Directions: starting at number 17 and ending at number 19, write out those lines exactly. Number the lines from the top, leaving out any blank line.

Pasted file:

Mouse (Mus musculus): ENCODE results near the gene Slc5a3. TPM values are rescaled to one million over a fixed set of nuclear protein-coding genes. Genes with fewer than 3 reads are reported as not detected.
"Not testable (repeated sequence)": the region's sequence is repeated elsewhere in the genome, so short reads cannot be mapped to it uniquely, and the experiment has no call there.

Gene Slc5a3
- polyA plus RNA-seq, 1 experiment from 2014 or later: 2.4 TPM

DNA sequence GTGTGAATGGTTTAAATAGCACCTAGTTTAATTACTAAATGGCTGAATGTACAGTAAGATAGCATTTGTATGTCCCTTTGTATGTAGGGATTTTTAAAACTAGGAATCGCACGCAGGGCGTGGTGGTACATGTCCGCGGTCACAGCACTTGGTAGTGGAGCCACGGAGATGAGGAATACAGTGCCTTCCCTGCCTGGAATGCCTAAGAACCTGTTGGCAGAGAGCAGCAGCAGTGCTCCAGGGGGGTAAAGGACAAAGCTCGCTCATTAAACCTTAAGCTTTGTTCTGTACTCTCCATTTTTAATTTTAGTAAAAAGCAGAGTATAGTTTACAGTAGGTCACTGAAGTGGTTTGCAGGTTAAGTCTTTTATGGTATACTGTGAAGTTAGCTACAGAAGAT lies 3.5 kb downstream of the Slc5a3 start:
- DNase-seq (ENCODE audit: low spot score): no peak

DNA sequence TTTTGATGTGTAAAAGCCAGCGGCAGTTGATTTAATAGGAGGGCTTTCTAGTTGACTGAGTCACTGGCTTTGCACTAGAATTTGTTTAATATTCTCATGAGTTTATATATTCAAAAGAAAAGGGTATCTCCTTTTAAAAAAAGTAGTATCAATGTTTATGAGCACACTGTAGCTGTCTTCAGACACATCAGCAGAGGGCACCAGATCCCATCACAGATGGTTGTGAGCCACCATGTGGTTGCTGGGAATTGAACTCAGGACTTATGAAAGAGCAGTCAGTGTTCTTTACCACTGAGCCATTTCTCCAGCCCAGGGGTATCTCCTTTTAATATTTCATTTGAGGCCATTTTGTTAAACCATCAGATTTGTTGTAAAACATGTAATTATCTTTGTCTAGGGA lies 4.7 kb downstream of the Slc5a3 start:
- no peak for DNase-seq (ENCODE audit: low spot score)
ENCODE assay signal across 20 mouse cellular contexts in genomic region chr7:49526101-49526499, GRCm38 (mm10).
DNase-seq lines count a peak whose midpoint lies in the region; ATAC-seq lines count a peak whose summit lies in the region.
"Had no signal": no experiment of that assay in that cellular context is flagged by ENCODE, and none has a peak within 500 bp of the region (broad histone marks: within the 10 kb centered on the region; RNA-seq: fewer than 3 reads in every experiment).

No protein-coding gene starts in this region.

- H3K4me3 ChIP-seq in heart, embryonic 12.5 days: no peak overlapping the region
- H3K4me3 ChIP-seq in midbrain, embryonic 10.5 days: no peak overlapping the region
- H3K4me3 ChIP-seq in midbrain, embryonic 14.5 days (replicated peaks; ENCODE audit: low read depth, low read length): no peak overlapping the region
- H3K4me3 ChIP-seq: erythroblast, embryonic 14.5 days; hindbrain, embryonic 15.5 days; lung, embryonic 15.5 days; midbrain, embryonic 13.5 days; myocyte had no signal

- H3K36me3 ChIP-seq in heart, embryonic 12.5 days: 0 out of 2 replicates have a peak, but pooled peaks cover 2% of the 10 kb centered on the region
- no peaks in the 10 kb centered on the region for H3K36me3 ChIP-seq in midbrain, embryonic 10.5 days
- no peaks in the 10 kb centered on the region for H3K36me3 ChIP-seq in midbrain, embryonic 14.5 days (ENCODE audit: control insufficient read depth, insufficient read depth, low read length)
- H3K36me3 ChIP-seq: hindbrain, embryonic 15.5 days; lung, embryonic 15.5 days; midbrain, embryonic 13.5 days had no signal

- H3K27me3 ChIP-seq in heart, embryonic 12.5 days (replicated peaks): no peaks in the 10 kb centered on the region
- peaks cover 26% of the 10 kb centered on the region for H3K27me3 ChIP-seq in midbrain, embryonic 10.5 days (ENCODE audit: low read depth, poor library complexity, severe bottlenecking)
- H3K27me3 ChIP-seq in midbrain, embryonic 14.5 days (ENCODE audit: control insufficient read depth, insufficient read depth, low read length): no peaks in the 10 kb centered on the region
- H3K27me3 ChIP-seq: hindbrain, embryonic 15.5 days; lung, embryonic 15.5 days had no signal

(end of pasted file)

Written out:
- H3K36me3 ChIP-seq in heart, embryonic 12.5 days: 0 out of 2 replicates have a peak, but pooled peaks cover 2% of the 10 kb centered on the region
- no peaks in the 10 kb centered on the region for H3K36me3 ChIP-seq in midbrain, embryonic 10.5 days
- no peaks in the 10 kb centered on the region for H3K36me3 ChIP-seq in midbrain, embryonic 14.5 days (ENCODE audit: control insufficient read depth, insufficient read depth, low read length)